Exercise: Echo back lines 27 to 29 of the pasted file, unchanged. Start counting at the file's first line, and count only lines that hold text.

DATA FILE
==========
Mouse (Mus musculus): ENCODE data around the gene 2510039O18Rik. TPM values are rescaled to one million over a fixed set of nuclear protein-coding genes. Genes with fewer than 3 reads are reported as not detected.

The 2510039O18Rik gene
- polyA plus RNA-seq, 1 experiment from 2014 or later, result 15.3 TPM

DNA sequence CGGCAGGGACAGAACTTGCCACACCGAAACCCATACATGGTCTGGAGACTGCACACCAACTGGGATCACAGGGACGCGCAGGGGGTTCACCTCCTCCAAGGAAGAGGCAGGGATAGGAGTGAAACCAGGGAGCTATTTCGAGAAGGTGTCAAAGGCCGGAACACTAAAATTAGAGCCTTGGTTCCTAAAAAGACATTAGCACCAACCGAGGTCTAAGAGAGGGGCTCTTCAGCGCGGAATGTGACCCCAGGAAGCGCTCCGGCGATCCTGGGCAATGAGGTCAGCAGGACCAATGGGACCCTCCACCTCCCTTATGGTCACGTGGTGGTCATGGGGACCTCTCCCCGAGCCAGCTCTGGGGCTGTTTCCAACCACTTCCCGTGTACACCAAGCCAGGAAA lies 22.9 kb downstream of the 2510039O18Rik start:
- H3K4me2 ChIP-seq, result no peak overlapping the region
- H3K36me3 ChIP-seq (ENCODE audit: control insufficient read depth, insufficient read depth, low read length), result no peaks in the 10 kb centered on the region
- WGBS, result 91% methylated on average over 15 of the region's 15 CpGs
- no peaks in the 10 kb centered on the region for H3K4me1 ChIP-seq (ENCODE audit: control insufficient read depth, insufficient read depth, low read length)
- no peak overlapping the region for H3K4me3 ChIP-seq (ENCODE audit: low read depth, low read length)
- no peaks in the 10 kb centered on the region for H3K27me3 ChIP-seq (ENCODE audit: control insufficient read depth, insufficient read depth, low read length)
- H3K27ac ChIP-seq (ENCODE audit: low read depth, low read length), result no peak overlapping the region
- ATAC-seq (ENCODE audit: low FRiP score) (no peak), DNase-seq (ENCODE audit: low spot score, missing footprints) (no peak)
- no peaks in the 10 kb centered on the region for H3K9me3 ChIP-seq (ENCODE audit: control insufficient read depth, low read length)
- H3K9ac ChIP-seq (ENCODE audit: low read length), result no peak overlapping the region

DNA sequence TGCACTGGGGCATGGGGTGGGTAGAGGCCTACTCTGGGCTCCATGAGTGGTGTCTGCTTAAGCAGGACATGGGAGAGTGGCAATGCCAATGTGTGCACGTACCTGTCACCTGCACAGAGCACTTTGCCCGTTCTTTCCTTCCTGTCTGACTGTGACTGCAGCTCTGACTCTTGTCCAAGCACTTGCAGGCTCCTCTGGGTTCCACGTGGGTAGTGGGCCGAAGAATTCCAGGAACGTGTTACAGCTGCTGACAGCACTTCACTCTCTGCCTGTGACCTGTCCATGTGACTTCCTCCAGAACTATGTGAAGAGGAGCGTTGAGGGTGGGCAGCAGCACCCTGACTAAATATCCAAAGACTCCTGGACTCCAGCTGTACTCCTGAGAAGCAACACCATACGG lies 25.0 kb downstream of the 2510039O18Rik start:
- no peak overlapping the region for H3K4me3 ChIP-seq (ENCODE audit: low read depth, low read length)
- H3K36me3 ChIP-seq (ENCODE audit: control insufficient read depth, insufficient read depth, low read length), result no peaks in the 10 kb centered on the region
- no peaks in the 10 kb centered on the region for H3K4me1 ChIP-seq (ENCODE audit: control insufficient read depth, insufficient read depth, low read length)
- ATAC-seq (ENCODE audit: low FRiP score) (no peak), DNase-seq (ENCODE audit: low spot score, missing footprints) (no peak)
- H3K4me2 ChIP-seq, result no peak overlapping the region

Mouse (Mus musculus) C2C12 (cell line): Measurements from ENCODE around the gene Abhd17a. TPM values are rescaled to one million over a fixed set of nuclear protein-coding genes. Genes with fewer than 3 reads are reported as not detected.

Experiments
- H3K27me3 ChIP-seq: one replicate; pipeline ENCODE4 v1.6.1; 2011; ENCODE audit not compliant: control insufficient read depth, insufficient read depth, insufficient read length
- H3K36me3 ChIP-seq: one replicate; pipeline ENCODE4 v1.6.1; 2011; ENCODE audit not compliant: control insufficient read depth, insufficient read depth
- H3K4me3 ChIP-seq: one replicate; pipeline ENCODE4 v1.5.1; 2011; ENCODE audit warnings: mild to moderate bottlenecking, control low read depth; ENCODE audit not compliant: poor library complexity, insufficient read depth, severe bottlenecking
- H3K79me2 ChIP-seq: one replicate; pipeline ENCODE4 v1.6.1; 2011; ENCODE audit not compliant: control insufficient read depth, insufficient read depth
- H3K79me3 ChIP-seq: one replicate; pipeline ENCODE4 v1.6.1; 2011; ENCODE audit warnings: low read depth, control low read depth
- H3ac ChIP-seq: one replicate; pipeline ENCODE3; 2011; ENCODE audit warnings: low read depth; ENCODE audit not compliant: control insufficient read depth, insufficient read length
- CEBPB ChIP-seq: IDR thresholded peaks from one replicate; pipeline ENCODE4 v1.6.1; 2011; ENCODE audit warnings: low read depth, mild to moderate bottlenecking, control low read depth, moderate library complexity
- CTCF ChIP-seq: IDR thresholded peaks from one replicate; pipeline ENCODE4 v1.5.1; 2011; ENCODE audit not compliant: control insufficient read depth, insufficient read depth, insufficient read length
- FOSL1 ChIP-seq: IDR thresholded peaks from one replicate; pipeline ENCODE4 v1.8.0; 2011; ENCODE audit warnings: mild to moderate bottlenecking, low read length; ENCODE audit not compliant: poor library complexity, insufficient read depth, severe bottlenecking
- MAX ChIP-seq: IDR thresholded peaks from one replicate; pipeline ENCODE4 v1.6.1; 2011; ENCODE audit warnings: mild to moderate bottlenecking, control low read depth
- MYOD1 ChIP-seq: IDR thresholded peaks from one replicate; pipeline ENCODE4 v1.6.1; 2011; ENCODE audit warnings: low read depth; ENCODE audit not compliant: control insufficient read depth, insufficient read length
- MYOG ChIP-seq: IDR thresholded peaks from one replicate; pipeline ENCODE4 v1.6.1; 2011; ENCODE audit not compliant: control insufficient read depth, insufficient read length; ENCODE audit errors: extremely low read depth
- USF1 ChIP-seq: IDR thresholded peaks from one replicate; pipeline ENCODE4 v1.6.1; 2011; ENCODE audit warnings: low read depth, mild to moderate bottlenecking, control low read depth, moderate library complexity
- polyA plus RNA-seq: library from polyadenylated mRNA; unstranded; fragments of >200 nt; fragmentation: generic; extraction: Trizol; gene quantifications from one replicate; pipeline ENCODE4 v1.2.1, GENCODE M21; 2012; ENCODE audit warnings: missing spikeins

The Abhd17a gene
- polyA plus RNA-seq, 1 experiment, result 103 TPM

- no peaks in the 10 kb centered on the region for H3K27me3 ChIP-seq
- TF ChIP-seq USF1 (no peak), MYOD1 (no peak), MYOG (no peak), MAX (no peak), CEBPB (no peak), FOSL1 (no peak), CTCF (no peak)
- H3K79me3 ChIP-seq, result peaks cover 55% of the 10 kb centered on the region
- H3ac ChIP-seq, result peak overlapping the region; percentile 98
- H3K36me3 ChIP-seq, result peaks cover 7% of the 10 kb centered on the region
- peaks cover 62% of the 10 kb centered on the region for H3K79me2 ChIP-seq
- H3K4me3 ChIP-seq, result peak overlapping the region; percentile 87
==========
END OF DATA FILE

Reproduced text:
- H3K79me3 ChIP-seq: one replicate; pipeline ENCODE4 v1.6.1; 2011; ENCODE audit warnings: low read depth, control low read depth
- H3ac ChIP-seq: one replicate; pipeline ENCODE3; 2011; ENCODE audit warnings: low read depth; ENCODE audit not compliant: control insufficient read depth, insufficient read length
- CEBPB ChIP-seq: IDR thresholded peaks from one replicate; pipeline ENCODE4 v1.6.1; 2011; ENCODE audit warnings: low read depth, mild to moderate bottlenecking, control low read depth, moderate library complexity